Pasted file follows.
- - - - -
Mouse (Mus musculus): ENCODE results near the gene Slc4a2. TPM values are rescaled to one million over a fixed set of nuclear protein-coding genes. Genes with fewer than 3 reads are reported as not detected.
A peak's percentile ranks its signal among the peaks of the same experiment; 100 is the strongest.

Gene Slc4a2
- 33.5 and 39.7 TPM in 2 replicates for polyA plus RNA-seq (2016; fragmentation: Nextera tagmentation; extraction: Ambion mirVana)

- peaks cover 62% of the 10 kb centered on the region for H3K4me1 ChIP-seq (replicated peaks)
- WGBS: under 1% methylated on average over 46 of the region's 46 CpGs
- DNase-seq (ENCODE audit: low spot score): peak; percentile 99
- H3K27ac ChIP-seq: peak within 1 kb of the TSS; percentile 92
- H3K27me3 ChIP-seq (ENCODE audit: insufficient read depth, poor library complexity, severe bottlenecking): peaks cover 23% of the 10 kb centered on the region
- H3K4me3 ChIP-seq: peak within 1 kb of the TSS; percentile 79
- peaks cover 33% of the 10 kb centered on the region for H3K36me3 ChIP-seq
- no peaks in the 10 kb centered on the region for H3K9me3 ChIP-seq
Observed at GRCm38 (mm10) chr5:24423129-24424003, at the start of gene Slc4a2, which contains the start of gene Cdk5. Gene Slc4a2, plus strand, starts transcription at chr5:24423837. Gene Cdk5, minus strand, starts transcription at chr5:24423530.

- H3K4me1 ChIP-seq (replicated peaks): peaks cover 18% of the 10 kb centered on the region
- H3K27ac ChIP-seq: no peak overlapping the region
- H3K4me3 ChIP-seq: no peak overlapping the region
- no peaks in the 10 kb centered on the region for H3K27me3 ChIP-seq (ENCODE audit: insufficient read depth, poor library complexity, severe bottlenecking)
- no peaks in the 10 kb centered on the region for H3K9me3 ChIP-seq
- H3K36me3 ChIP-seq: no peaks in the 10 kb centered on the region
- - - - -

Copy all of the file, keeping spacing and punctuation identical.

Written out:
Mouse (Mus musculus): ENCODE results near the gene Slc4a2. TPM values are rescaled to one million over a fixed set of nuclear protein-coding genes. Genes with fewer than 3 reads are reported as not detected.
A peak's percentile ranks its signal among the peaks of the same experiment; 100 is the strongest.

Gene Slc4a2
- 33.5 and 39.7 TPM in 2 replicates for polyA plus RNA-seq (2016; fragmentation: Nextera tagmentation; extraction: Ambion mirVana)

- peaks cover 62% of the 10 kb centered on the region for H3K4me1 ChIP-seq (replicated peaks)
- WGBS: under 1% methylated on average over 46 of the region's 46 CpGs
- DNase-seq (ENCODE audit: low spot score): peak; percentile 99
- H3K27ac ChIP-seq: peak within 1 kb of the TSS; percentile 92
- H3K27me3 ChIP-seq (ENCODE audit: insufficient read depth, poor library complexity, severe bottlenecking): peaks cover 23% of the 10 kb centered on the region
- H3K4me3 ChIP-seq: peak within 1 kb of the TSS; percentile 79
- peaks cover 33% of the 10 kb centered on the region for H3K36me3 ChIP-seq
- no peaks in the 10 kb centered on the region for H3K9me3 ChIP-seq
Observed at GRCm38 (mm10) chr5:24423129-24424003, at the start of gene Slc4a2, which contains the start of gene Cdk5. Gene Slc4a2, plus strand, starts transcription at chr5:24423837. Gene Cdk5, minus strand, starts transcription at chr5:24423530.

- H3K4me1 ChIP-seq (replicated peaks): peaks cover 18% of the 10 kb centered on the region
- H3K27ac ChIP-seq: no peak overlapping the region
- H3K4me3 ChIP-seq: no peak overlapping the region
- no peaks in the 10 kb centered on the region for H3K27me3 ChIP-seq (ENCODE audit: insufficient read depth, poor library complexity, severe bottlenecking)
- no peaks in the 10 kb centered on the region for H3K9me3 ChIP-seq
- H3K36me3 ChIP-seq: no peaks in the 10 kb centered on the region